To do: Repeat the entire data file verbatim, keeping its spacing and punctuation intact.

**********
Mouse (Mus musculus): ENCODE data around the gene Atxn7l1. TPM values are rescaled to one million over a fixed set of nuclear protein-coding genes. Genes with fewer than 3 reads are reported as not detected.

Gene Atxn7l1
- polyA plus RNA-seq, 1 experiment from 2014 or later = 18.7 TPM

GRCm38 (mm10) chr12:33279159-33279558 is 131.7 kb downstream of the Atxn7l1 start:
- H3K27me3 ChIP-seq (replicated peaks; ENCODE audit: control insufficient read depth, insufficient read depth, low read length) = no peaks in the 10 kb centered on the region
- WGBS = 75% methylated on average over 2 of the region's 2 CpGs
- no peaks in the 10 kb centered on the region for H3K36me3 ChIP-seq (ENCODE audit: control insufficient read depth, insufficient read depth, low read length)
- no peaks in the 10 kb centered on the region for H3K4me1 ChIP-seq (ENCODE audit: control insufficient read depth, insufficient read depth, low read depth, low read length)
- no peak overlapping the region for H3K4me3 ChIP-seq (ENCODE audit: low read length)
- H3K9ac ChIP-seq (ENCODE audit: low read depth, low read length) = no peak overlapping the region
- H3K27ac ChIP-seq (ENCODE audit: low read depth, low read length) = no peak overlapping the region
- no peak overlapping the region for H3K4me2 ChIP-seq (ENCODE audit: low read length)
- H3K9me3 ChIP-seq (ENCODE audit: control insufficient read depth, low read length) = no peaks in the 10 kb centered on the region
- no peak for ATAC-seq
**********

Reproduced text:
Mouse (Mus musculus): ENCODE data around the gene Atxn7l1. TPM values are rescaled to one million over a fixed set of nuclear protein-coding genes. Genes with fewer than 3 reads are reported as not detected.

Gene Atxn7l1
- polyA plus RNA-seq, 1 experiment from 2014 or later = 18.7 TPM

GRCm38 (mm10) chr12:33279159-33279558 is 131.7 kb downstream of the Atxn7l1 start:
- H3K27me3 ChIP-seq (replicated peaks; ENCODE audit: control insufficient read depth, insufficient read depth, low read length) = no peaks in the 10 kb centered on the region
- WGBS = 75% methylated on average over 2 of the region's 2 CpGs
- no peaks in the 10 kb centered on the region for H3K36me3 ChIP-seq (ENCODE audit: control insufficient read depth, insufficient read depth, low read length)
- no peaks in the 10 kb centered on the region for H3K4me1 ChIP-seq (ENCODE audit: control insufficient read depth, insufficient read depth, low read depth, low read length)
- no peak overlapping the region for H3K4me3 ChIP-seq (ENCODE audit: low read length)
- H3K9ac ChIP-seq (ENCODE audit: low read depth, low read length) = no peak overlapping the region
- H3K27ac ChIP-seq (ENCODE audit: low read depth, low read length) = no peak overlapping the region
- no peak overlapping the region for H3K4me2 ChIP-seq (ENCODE audit: low read length)
- H3K9me3 ChIP-seq (ENCODE audit: control insufficient read depth, low read length) = no peaks in the 10 kb centered on the region
- no peak for ATAC-seq